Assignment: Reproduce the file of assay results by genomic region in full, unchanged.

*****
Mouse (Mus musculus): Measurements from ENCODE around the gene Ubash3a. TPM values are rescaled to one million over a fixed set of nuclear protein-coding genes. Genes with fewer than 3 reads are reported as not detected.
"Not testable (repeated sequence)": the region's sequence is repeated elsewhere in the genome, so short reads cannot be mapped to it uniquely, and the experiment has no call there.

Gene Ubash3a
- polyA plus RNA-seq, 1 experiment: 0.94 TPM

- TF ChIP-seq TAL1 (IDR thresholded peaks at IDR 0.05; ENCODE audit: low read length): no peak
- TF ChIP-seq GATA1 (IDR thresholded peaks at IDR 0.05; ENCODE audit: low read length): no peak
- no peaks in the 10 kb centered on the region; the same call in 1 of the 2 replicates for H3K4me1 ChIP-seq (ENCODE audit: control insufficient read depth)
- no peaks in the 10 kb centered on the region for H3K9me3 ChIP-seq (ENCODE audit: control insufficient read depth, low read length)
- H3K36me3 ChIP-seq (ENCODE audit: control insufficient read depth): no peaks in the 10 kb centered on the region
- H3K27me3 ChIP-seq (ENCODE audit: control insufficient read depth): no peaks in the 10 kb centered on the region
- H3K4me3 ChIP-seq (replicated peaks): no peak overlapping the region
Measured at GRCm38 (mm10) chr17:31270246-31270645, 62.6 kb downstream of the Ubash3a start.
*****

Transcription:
Mouse (Mus musculus): Measurements from ENCODE around the gene Ubash3a. TPM values are rescaled to one million over a fixed set of nuclear protein-coding genes. Genes with fewer than 3 reads are reported as not detected.
"Not testable (repeated sequence)": the region's sequence is repeated elsewhere in the genome, so short reads cannot be mapped to it uniquely, and the experiment has no call there.

Gene Ubash3a
- polyA plus RNA-seq, 1 experiment: 0.94 TPM

- TF ChIP-seq TAL1 (IDR thresholded peaks at IDR 0.05; ENCODE audit: low read length): no peak
- TF ChIP-seq GATA1 (IDR thresholded peaks at IDR 0.05; ENCODE audit: low read length): no peak
- no peaks in the 10 kb centered on the region; the same call in 1 of the 2 replicates for H3K4me1 ChIP-seq (ENCODE audit: control insufficient read depth)
- no peaks in the 10 kb centered on the region for H3K9me3 ChIP-seq (ENCODE audit: control insufficient read depth, low read length)
- H3K36me3 ChIP-seq (ENCODE audit: control insufficient read depth): no peaks in the 10 kb centered on the region
- H3K27me3 ChIP-seq (ENCODE audit: control insufficient read depth): no peaks in the 10 kb centered on the region
- H3K4me3 ChIP-seq (replicated peaks): no peak overlapping the region
Measured at GRCm38 (mm10) chr17:31270246-31270645, 62.6 kb downstream of the Ubash3a start.